In a New York Minute

“One belongs to New York instantly, one belongs to it as much in five minutes as in five years.” – Thomas Wolfe

The Big Apple at dusk.

How right you are, Mr. Wolfe. New York. In a city where 9 different restaurants on a block is average and where subway serenaders and bucket musicians are commonplace, I instantly felt a sense of pride in this metropolitan mayhem. Sure, my address says Jersey but my home is here in NYC.

I am happily writing to you at the David Rubenstein Atrium near the Lincoln Center in the Upper West Side. (Yes, I understand this isn’t about food… but I must write a post about this glorious place. After all, what if you need a place to relax or do work in after a food experience?)

One of the entrances

In a city that charges rent to its street vendors, I have come to find that space is a precious commodity. This lovely atrium is open to the public and offers its residents (and you know.. tourists) a place to kick back and use their FREE (YES! FREE! HOLY MACKEREL!) WIFI. I was hesitant to come to the Atrium after reviewing another user’s blog saying that there were no outlets for laptops. However, there are a few outlets that are scattered throughout the place. It’s better than no outlets at all. You just have to wait for a seat to open up and pray that your battery has enough juice to make it. [Or you can be like the gentleman (I use the term very loosely), who is sitting right next to me, and just invaded personal space to plug in a cord that isn't far enough to reach his own table so he pulls up a chair next to the one I am sitting at.]

Formerly known as the Harmony Atrium, the DRA is one of roughly 503 Privately Owned Public Spaces (also known as POPS) in NYC created under a program that offers zoning incentives for buildings to provide accessible spaces to the public. It was named after the Vice Chairman of Lincoln Center for the Performing Arts, David Rubenstein,  for his generous $10 million gift to the Bravo Campaign. Designed by Todd Williams and Billie Tsien, the Atrium reflects the various materials used throughout the Lincoln Center and is the first LEED certified, “green” building on the Lincoln Center campus. (

Vertical Garden. They do say that having green is easy for tired computer eyes.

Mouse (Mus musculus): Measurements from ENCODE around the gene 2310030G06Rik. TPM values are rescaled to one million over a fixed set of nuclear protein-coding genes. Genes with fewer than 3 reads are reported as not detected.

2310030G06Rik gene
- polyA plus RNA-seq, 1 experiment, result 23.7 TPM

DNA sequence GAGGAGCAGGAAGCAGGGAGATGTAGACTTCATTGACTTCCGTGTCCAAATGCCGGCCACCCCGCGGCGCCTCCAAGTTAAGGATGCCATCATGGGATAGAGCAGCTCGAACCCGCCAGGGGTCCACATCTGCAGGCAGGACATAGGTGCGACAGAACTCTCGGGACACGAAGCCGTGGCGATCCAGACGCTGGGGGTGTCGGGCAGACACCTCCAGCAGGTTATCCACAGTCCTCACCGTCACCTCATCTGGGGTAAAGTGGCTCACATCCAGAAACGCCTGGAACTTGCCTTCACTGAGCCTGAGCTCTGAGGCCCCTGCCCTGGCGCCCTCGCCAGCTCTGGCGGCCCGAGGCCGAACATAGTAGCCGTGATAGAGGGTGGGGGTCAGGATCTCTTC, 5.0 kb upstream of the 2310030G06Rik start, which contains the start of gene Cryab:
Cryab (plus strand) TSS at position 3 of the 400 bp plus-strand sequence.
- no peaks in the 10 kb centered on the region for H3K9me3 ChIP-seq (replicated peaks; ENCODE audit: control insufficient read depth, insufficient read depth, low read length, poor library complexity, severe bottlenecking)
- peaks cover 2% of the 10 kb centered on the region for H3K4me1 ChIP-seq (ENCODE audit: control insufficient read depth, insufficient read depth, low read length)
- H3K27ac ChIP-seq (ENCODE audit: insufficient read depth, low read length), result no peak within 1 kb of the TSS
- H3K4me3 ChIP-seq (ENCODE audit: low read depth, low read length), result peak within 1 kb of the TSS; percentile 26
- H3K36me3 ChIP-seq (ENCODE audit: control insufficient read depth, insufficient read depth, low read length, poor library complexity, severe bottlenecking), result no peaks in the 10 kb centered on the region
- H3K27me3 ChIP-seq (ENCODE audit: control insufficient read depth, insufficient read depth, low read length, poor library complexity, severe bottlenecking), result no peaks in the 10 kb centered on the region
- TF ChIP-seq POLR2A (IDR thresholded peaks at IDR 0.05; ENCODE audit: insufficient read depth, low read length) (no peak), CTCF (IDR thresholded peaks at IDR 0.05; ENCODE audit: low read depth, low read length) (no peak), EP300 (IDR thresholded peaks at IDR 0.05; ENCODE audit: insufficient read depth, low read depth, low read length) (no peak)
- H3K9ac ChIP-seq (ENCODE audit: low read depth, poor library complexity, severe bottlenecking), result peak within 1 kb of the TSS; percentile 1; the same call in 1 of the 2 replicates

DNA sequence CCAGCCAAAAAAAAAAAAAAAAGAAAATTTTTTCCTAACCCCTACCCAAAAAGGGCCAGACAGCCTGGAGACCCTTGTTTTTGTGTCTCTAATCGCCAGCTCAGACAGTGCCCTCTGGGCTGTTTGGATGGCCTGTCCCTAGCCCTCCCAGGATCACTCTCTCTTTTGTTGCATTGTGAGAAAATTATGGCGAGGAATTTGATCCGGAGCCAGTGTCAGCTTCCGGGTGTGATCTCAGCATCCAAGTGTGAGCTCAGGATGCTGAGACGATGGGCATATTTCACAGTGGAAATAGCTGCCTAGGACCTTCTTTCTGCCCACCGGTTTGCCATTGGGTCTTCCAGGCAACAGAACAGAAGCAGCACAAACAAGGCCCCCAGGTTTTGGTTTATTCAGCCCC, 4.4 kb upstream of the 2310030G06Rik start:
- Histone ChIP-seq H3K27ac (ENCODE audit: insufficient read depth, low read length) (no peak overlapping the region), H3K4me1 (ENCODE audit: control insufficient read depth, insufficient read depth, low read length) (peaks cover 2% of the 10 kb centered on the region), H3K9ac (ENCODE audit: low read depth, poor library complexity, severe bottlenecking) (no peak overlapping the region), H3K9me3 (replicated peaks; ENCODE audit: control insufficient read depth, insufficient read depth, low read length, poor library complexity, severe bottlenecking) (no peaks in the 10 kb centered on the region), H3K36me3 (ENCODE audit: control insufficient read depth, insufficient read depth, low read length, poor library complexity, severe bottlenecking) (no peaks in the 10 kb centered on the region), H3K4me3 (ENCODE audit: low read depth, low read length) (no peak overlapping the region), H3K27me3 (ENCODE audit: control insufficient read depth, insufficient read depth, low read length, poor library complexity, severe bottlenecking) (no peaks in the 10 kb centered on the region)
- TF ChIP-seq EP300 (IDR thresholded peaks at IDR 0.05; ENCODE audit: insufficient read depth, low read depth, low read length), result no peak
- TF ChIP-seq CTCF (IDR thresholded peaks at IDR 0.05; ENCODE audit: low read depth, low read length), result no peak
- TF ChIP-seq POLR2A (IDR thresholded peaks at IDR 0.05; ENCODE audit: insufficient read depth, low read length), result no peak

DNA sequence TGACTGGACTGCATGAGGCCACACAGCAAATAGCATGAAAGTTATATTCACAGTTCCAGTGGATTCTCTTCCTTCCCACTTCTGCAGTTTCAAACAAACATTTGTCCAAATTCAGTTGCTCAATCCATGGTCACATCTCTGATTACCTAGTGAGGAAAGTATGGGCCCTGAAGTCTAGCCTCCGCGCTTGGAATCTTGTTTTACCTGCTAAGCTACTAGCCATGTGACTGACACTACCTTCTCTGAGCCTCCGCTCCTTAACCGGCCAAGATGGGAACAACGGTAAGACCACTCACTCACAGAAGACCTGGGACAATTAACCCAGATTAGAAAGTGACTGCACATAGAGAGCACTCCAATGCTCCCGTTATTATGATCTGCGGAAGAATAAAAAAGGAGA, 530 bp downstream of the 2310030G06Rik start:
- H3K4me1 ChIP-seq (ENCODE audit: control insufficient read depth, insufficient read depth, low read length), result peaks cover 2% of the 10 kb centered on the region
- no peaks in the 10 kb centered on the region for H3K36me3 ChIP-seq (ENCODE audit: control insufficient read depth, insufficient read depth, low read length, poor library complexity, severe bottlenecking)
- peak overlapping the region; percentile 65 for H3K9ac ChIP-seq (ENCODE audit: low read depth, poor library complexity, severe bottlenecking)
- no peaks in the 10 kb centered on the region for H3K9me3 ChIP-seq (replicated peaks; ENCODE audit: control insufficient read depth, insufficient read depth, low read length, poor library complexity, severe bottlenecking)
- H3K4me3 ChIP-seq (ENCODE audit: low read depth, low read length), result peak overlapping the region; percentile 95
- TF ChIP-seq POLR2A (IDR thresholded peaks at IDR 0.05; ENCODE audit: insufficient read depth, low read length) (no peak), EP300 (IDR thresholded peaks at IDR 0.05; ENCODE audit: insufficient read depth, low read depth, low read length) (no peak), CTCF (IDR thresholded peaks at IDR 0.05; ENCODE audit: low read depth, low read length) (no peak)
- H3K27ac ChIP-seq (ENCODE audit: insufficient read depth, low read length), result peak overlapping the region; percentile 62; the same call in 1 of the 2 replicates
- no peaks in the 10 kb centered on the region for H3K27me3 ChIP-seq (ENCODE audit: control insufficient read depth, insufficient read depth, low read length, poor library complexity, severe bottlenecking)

Entering from the doors closest to the Lincoln center, my eyes are immediately drawn to a vertical garden. Thousands of green leaves and plants hang in an organized chaos on the wall. Despite it being completely fake, the green vegetation is easy on the eyes and gives the atrium a certain feeling of serenity. There are two of these vertical gardens on either end of the atrium.

Walking in a little further, there is a little café called ‘wichcraft. I’m sure I’ll be writing about this little place in the future. But for now, know that it is the first Upper West Side outpost and is overseen by the chef/owner of the Craft family of restaurants, Tom Colicchio (I know, I died when I found out!) I had a DELICIOUS little oatmeal creme cookie and my favorite, DIET COKE. Open daily, they offer breakfast items, pastries, sandwiches, and soups that are made from scratch every day. They also offer a full bar with a selection of small plates in the evening. Stay tuned in the near future for further reviews on this lovely café.


There are many tables gathered in the center of the atrium. On one of the walls there is an art installation by the Dutch textile artisan, Claudy Jongstra. Grey ovals are playfully scattered on a pleasant goldenrod background. It’s as if someone dropped a few olives on a golden plate and watched them roll around. This pattern is mimicked on the ceiling with the ovals being the windows and the background still being the beautiful yellow with a bit more orange. The ceiling also displays 16 “occuli” lighting fixtures that bring natural light and state-of-the-art illumination into the Atrium.

On the other wall is a huge screen that is almost as long as the artwork across from it. The media wall occasionally shows performance information at the Lincoln center but mainly serves as a canvas for media artwork. It is not distracting at all like most media walls I have seen. It’s quite a pleasant distraction.

Kitty corner to where I am sitting, there is a floor-to-ceiling fountain. Though the many long metal poles that are protruding from the ceiling are bizarre and slightly unsettling, the overall tinkling sound of the fountain is relaxing.

Floor part of fountain.

Ceiling Part of Fountain

With an information desk and public restrooms (on the second floor), this space is beautiful and perfect. It is open from 8am-10pm on Mon-Fri and from 9am-10pm on Sat- Sun. Definitely check it out!

Two thumbs up <3

As always, Eat On <3

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